4 Ways to Beat the Negative Effects of Sitting

Does this sound familiar: After rushing to get to work on time and getting through your busy, computer-bound work day, you head out for your post-workday run only to feel stiff, lethargic and achy in spite of ample sleep, adequate nutrition and proper hydration?

Long periods of sitting and inactivity can have a negative impact on your athletic performance. Sitting puts the hamstrings and hip flexors in a shortened position, increasing their susceptibility for chronic tightness. Prolonged inactivity also inhibits key muscles like the glutes and deep abdominals so that they’re less likely to fire normally on runs. This inhibition coupled with chronic tightness can lead to imbalances that can set a runner up for gait inefficiencies and injury susceptibility.

But earning your keep doesn’t have to negatively impact your running. By increasing your daily movement, priming your body before a run and taking care of tight spots with trigger point therapy you can begin offsetting the effects of a sedentary workday. Consider implementing some of these habits: 

1. Move!

Prolonged inactivity is the major culprit with sitting. Get up and move, even if only briefly, every couple hours. Take a walk to fill up your water bottle, add a lap around the office after you eat lunch, or take the long route to your meeting. A few minutes every so often goes a long way. 

2. Get an Upright or Standing Desk

If you’re lucky enough to work for a company that offers these, install it ASAP! These desks allow you to alternate between sitting and standing, giving you more movement and more muscle balance throughout the day.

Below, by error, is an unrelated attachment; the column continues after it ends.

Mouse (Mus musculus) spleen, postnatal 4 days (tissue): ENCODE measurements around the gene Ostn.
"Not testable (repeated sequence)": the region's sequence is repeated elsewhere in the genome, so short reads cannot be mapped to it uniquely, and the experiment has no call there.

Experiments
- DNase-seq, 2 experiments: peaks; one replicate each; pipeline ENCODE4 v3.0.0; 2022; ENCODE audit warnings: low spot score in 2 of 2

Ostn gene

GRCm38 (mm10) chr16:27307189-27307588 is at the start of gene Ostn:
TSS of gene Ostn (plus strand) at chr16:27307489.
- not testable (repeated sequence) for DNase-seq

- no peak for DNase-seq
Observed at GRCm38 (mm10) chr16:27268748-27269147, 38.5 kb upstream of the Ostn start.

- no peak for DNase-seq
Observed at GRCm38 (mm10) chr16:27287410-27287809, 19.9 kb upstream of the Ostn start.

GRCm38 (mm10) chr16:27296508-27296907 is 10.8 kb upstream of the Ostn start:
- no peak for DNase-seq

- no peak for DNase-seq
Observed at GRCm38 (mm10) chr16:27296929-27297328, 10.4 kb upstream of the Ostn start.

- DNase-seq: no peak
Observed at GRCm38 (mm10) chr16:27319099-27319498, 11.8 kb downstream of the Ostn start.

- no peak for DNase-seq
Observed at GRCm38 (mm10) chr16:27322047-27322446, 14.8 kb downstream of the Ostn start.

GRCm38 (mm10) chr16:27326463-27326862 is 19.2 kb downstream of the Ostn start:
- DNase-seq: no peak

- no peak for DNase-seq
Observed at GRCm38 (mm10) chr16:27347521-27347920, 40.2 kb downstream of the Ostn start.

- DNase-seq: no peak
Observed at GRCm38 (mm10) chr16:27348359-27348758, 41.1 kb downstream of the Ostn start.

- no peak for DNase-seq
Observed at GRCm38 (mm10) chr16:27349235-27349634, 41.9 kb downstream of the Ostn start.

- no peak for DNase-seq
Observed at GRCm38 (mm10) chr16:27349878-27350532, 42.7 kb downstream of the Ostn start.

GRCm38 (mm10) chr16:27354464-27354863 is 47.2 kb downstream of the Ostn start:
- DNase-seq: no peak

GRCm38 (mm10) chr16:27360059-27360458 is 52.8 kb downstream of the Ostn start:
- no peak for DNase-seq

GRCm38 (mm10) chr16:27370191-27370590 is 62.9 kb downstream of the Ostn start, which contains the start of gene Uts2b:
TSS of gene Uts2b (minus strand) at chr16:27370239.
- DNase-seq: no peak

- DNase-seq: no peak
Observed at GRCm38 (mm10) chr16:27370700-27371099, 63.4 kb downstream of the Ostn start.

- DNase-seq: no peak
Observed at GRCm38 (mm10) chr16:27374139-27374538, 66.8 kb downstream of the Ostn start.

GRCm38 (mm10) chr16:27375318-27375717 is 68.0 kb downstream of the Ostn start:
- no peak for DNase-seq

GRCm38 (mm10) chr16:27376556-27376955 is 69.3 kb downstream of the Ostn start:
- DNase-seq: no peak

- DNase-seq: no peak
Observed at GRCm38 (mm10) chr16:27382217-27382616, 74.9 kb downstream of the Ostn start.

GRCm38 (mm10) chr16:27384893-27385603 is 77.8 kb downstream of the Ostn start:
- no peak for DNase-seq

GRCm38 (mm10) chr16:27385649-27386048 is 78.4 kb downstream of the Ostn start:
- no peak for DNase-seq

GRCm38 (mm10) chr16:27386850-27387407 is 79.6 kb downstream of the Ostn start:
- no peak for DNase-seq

3. Include Priming Exercises Before Your Run

After long periods of inactivity key muscle groups like the deep core muscles and the gluteal muscles are a little reluctant to fire appropriately. This is a big problem since these two areas are big players in hip stability. Take five minutes before your run to warm these muscles up and get them firing. Include front plank, lunges, hip thrusts, and single leg squats. You don’t need to do a full workout – 2-3 sets of 3-5 reps for each exercise will suffice. The idea is to get those muscles firing so once you head out the door they’re doing their job!

4. Release Tight Spots Regularly

Long periods of sitting means long periods of chronic tightness, especially in the hamstrings. Incorporating trigger point release work on spots that take a hit from sitting, like the Piriformis, the upper Hamstrings, and the Tensor Fascia Latae will go a long way to keeping those muscles released and happy. Get a tennis ball or lacrosse ball, and sit on it, applying pressure to tight spots in the glute muscles and upper hamstrings. Sit on the pressure for 30 seconds, until the initial discomfort subsides, then repeat on the opposite side.


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